Then I moved away from wine and investigated some of the oddities in the previous section organized by food item.
THE FOODIE'S ANGLE
I'm a home cook who owns a tiny cellar's worth of wine. The entries filed in this book aren't brimming with the practical tips they are purported to have for people like me. Strategic tips is more like it. These are strategies that trendy restaurant sommeliers, B&B owners, or program directors at wine resorts would likely use since they are expected to have crib notes for everything they serve. For the everyday chef, it seems like a heaping serving of pedantry.
The book is impractical for other reasons too. For instance, if this book had been written for me a lot of the lists would be left blank. What to drink with Oreo cookies. NOTHING. What to drink with Kumquats. NOTHING. What to drink with Ketchup. NOTHING. What to drink with Epazote. What the heck is Epazote? I don't eat any of these things so I'm certainly not going to uncork a bottle for them!
It's all a bit unnerving. Never has the rigorous employment of weights and measures seemed more like the devil's work. The authors have even deciphered what Spring pairs well with, as have they for Late Afternoon. Indian Summer, February 29th, and Summer Solstice are in there too I'm sure. Missing is what to drink for Coffee Breaks and Teatime.
And so the book arcs from whimsy to the shockingly obvious:
Scones: tea, esp. English Breakfast...
Éclair, chocolate: coffee, medium to dark roastAnd then back again to the reverse mapping:
Coffee, in general: apple pies and tarts; breakfast dishes, esp. wheat-based; brunch dishes, esp. wheat based.Passages like these that make one wonder if there could be a better job than doing this guide and getting paid by the word.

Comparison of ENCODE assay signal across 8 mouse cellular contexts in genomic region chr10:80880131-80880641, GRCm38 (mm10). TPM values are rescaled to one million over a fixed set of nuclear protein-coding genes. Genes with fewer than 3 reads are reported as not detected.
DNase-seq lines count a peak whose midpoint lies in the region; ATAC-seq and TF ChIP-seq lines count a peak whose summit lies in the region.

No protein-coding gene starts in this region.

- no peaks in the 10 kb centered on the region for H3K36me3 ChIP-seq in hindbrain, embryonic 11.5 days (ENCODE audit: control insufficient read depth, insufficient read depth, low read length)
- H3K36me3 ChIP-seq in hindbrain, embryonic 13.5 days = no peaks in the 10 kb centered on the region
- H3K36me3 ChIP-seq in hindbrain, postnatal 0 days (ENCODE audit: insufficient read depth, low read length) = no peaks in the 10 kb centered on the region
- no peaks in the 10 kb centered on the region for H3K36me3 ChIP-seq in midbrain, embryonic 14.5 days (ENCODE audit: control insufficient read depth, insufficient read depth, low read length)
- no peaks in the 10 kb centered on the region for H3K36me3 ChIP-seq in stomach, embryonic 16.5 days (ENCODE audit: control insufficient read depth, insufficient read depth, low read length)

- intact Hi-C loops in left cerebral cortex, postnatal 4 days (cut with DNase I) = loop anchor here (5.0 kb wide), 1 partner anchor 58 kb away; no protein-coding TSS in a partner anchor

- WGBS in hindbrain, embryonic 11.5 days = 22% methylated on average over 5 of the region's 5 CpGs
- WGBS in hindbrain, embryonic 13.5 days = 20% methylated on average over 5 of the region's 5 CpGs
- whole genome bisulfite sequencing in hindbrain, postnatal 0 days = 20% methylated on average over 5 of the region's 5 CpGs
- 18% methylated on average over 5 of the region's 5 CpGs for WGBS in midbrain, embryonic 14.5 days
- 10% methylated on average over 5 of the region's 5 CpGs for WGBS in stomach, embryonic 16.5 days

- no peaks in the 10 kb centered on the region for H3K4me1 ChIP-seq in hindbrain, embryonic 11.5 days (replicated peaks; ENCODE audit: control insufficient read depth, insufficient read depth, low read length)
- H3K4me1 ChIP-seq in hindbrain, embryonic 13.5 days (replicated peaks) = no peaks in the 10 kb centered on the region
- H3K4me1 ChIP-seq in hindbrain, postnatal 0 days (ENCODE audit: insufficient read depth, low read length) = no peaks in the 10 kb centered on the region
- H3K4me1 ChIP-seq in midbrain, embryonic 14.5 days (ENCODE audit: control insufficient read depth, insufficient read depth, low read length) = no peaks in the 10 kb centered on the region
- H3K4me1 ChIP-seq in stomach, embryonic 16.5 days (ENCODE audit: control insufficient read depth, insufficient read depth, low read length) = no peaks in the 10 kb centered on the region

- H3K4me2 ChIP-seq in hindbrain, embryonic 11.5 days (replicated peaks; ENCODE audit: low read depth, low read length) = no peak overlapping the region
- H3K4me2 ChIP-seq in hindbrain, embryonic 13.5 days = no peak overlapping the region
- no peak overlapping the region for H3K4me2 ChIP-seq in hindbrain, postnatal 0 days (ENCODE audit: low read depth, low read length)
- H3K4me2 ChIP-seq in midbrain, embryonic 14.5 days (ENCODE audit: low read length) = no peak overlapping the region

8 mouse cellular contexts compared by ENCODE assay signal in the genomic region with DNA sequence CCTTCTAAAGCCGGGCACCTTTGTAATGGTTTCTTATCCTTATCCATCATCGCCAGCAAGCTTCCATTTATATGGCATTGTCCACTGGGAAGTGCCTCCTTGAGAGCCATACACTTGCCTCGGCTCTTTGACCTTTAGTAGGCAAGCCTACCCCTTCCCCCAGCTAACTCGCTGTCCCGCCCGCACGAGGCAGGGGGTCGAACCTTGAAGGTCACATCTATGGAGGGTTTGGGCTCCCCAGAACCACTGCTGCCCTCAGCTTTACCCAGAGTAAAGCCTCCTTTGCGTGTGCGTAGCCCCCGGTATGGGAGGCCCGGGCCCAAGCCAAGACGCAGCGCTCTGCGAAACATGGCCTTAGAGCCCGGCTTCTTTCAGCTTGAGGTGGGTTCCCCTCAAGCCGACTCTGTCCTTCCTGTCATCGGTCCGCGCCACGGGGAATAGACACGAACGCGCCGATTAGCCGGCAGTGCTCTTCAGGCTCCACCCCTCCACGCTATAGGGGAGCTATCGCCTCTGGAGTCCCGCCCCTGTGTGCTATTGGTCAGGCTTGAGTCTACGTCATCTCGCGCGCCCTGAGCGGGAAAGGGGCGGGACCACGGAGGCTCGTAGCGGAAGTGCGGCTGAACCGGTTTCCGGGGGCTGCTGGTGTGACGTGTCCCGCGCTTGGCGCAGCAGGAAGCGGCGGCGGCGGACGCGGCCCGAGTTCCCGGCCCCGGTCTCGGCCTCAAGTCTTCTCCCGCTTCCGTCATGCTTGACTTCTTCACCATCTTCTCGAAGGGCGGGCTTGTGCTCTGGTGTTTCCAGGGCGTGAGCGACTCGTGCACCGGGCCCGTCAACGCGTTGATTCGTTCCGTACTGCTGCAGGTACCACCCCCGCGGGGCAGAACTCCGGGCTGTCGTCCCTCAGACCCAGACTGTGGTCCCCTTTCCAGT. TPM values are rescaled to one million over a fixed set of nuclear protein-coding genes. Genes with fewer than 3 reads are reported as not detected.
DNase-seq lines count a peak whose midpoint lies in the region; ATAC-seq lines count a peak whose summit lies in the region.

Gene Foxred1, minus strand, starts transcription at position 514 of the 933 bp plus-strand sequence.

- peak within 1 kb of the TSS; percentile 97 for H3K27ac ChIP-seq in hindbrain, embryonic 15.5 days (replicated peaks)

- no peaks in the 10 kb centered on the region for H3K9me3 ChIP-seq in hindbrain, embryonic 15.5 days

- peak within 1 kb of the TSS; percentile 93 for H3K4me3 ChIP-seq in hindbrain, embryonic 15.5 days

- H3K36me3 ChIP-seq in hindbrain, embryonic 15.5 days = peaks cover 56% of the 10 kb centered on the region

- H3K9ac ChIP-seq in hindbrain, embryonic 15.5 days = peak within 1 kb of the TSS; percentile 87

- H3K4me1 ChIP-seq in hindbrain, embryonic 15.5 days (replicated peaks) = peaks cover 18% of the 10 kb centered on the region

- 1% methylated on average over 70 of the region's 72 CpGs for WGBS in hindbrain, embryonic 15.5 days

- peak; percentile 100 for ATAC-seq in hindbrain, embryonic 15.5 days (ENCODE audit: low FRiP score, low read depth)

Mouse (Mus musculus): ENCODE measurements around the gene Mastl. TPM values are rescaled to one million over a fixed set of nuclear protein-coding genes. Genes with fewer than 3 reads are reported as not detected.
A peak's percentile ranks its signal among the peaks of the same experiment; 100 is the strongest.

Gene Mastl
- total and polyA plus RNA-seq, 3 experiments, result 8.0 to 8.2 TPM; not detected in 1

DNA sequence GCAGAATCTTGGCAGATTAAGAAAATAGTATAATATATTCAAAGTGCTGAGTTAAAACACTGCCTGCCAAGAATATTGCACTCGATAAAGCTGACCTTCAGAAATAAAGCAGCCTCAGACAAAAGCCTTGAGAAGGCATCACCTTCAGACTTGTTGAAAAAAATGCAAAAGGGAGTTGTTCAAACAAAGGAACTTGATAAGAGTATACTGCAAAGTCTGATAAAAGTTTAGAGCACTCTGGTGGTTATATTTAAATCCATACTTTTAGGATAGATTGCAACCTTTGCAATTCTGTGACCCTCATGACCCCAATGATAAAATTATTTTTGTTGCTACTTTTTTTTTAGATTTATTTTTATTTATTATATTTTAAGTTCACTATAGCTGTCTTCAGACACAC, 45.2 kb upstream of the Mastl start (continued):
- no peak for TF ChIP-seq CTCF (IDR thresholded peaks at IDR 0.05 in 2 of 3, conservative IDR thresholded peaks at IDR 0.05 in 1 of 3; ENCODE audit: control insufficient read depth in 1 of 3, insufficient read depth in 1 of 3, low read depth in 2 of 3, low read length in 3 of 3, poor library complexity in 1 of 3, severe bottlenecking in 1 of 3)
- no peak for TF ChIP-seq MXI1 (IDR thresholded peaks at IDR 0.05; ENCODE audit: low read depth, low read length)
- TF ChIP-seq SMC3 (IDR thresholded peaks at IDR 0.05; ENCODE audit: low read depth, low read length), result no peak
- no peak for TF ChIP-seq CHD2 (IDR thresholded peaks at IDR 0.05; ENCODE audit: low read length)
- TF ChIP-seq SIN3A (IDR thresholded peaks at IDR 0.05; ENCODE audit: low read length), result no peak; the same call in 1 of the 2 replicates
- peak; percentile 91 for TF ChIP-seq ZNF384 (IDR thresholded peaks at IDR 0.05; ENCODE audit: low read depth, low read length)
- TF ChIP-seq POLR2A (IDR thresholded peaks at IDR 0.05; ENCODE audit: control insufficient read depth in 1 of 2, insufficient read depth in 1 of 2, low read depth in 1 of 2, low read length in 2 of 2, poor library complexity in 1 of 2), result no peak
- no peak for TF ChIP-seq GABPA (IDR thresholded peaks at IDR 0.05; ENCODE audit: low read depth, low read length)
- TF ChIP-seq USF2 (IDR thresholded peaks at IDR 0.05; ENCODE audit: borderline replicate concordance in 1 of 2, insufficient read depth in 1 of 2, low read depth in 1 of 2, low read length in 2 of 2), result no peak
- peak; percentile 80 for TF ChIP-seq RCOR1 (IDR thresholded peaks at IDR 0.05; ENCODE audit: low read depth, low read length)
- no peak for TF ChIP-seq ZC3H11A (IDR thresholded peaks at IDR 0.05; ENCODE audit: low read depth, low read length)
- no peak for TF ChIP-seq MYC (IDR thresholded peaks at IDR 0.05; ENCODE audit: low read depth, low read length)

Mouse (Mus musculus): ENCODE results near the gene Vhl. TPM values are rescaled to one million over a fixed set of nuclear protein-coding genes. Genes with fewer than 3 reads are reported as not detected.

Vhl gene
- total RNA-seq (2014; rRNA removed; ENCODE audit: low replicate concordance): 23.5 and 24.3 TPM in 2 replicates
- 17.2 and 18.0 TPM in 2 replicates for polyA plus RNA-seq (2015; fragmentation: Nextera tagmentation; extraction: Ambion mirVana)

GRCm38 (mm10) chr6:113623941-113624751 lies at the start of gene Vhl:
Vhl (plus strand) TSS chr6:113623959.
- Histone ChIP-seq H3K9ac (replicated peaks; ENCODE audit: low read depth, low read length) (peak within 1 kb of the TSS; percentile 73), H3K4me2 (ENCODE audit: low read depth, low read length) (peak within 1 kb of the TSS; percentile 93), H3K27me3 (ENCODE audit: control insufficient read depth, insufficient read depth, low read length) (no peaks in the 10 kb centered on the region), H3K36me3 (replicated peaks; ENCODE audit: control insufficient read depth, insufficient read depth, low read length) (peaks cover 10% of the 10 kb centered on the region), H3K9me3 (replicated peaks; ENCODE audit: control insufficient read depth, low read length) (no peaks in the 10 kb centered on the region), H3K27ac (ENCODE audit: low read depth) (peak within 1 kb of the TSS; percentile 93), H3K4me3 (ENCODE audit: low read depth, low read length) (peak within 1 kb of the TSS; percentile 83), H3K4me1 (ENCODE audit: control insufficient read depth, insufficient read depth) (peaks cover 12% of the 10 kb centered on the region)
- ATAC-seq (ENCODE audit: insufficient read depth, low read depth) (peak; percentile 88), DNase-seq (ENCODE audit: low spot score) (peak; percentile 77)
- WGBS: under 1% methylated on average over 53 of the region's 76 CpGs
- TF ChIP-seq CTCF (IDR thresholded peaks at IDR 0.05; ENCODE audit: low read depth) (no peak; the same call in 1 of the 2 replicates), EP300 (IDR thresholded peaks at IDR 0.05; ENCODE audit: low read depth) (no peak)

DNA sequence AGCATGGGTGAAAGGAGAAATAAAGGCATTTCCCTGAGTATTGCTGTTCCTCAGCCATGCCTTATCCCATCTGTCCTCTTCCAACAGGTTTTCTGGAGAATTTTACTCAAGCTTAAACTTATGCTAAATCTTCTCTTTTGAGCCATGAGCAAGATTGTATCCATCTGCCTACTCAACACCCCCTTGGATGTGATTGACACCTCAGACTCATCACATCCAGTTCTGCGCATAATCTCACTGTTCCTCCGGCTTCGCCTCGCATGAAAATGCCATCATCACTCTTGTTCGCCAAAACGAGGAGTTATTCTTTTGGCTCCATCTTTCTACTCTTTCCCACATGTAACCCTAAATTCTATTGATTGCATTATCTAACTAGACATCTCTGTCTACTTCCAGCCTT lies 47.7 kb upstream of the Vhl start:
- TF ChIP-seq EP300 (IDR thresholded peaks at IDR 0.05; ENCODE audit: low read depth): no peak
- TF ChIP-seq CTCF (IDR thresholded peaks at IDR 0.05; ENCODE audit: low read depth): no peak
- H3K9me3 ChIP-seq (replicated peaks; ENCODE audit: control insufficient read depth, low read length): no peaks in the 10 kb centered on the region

By the time I got to reading up on individual spices, I realized this book can be taken too literally. Marjoram is a white wine spice but oregano is a red wine spice. Fennel, white; rosemary, red. Coriander, white; thyme, red. As this rate, I'll be serving rosé with every bloody meal I cook. The herbes de Provence I use almost nightly is turning out to be a real nightmare lurking in the spice drawer.
But if this part of the book is frequently frustrating, the section on cheese is done well -- admirably inclusive and quite instructive.
I'm sure there are some other lists I would use and maybe even consult frequently, but my feeling is there's not much here that you couldn't get from a two-second google. And besides, when you google "McDonald's Filet-O-Fish + wine pairing" the results you get back are supposed to be funny.
I missed posting this on Buy Nothing Day. Now I fear I may be too late.